Thursday 18 February 2016

The Benefits of Cycling for Children with Additional Needs.

Everyone benefits from taking regular exercise – it’s proven to be good for both the mind and body but not everyone finds it easy to exercise regularly.
Although exercise comes in many forms, from a brisk walk to a full marathon, getting a regular workout can still be difficult for anyone with a physical or mental impairment, but choosing the right routine and the right equipment can make things a whole lot easier.
The main thing to bear in mind is that exercise needs to be both fun and inclusive, especially where children are concerned, and cycling offers exactly that.

Why choose cycling?
Cycling is a great way to exercise for people of all ages and abilities as it offers a highly effective, low-resistance cardiovascular workout. And it’s fun!
As is the case with all forms of exercise, cycling promotes physical and mental well-being, but it also has the added benefit of encouraging independent mobility, something that can be particularly empowering in those with additional needs, particularly children.
And the very nature of the cycling means that riders can go it alone or as part of a team, meaning it can present a challenge to individuals, or encourage social interaction; it all depends upon what the rider wants to get out of it.
So, what exactly can the rider get out of it?

What are the benefits of cycling?
Whether riding as part of a team or going solo, cycling can benefit children with additional needs in all areas of their lives.
Children with limited mobility, for instance, will not only benefit physically but will also find the experience empowering and flourish from the independence getting about on a bike offers them.
And all children will be stimulated mentally by the challenge that cycling offers and feel rewarded by the sense of achievement that comes at the end of a rigorous ride.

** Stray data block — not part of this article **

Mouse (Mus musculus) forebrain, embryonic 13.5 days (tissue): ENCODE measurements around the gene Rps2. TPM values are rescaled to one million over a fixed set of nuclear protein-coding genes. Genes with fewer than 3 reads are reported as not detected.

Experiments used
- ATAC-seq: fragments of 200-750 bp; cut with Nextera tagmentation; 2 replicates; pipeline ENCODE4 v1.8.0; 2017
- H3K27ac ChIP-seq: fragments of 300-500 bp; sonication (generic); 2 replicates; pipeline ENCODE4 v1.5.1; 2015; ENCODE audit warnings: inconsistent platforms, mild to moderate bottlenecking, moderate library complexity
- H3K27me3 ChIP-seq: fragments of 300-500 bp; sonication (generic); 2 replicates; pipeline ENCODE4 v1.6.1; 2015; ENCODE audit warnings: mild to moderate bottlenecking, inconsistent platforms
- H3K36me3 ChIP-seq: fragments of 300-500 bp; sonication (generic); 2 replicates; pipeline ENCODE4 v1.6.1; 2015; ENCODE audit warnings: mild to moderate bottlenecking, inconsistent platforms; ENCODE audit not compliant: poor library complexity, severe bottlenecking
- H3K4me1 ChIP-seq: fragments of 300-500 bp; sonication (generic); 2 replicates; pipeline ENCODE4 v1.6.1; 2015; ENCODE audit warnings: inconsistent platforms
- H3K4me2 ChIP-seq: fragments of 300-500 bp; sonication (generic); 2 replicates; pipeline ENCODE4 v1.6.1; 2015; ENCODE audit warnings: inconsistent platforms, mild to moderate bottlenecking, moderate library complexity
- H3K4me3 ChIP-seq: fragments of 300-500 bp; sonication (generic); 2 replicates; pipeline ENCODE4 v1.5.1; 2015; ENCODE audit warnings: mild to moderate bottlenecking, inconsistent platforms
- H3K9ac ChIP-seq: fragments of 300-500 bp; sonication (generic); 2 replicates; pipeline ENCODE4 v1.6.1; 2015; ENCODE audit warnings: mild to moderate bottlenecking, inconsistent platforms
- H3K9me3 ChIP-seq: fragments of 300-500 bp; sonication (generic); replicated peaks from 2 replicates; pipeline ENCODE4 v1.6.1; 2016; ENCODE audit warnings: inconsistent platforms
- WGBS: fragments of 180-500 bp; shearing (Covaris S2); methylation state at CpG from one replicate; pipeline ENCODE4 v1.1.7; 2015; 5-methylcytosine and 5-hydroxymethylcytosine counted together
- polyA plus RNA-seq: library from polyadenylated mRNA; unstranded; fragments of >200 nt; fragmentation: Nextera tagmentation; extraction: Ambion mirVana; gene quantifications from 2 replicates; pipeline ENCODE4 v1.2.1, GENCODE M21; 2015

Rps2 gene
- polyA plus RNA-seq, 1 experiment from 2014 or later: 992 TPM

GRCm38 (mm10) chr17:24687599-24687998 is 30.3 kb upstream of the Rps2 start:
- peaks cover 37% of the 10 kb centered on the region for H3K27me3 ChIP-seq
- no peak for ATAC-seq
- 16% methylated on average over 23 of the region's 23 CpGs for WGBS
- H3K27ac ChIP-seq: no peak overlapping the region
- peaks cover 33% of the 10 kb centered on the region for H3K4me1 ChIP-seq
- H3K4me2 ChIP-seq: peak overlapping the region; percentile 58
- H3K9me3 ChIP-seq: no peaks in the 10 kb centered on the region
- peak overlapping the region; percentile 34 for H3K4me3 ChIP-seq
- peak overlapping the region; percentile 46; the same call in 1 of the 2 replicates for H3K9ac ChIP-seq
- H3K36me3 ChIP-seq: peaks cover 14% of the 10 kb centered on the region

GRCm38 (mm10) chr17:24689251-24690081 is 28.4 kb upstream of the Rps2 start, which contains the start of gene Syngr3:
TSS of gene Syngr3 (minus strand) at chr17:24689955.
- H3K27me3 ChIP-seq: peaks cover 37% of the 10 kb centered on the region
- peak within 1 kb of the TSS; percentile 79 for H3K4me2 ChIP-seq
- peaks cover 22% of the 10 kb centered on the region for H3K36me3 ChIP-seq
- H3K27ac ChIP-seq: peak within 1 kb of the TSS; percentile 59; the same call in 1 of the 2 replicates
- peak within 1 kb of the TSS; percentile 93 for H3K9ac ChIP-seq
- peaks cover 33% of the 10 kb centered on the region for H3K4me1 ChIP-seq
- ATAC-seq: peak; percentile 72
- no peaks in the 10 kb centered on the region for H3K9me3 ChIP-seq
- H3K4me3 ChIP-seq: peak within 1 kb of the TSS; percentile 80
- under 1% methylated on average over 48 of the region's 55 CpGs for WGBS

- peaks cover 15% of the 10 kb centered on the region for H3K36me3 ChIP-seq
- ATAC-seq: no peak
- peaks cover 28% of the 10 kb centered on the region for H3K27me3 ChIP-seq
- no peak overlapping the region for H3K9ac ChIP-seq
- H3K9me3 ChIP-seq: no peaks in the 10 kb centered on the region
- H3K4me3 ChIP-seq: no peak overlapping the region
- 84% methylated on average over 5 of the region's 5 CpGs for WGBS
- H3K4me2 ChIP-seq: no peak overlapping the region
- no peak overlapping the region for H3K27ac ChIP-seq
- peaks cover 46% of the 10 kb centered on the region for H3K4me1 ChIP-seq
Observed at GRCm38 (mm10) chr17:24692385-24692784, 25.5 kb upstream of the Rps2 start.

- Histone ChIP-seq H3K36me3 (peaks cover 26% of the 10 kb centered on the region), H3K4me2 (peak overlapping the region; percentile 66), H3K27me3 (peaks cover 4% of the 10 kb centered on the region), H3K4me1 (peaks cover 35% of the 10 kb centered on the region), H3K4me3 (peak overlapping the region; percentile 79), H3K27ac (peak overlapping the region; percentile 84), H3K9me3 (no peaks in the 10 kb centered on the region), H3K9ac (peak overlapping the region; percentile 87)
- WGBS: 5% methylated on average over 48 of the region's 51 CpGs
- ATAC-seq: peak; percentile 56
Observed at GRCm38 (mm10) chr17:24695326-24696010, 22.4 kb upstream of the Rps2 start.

As far as physical benefits go, cycling promotes improved postural control, co-ordination, strength and stamina and is especially good for the heart and lungs as it provides non weight bearing aerobic exercise.
One of the best things about cycling, though, is that it’s a fully inclusive sport, meaning all age ranges and abilities can take part side-by-side – and to ensure it’s fully accessible (and fun!) for children with additional needs, there are a range of adapted bikes to suit all requirements.
It’s just a matter of choosing the right one for your child.

What types of adapted bicycles are out there?
There is an extensive range of cycles designed specifically to suit the needs of children with disabilities, but there are broadly four options available:
Two-wheeled tandems – these allow the adult to steer while the child helps with the pedalling.
Wheelchair tandems – these offer youngsters who have little or no movement the chance to get out and about on a bike.
Tricycles – balance can be a problem for anyone getting on a bike, and it’s exacerbated by some physical impairments. Trikes offer extra stability and come in both recumbent and upright styles.
Stabilisers – fitting stabilisers to a standard bike is always a good option for children who struggle on two wheels but don’t necessarily need a tricycle.

Where can I get advice & support?

Inclusive cycling specialists, Quest 88 have recently opened a Bike Shop and Adaptive Cycling hub in Shrewsbury. Quest 88 aim to create and support a community of cyclists, with and without additional needs. Every Wednesday, free weekly rides allow people of all ages and abilities to cycle in a safe and friendly environment. Regular advice sessions and extremely friendly and knowledgeable staff, make it a great place to gain lots of information and support from experts and peers alike.

The National Cycling Charity offers help and support for Inclusive Cyclists, including guides to adaptive cycles and an Inclusive Cycling Directory. Finally, Wheels for Wellbeing also offers advice and support and runs regular drop-in inclusive cycling sessions.

If you know a child with additional needs who has benefitted from getting out and about on a bike, I'd love to read your comments below!
Until next time, Jada x


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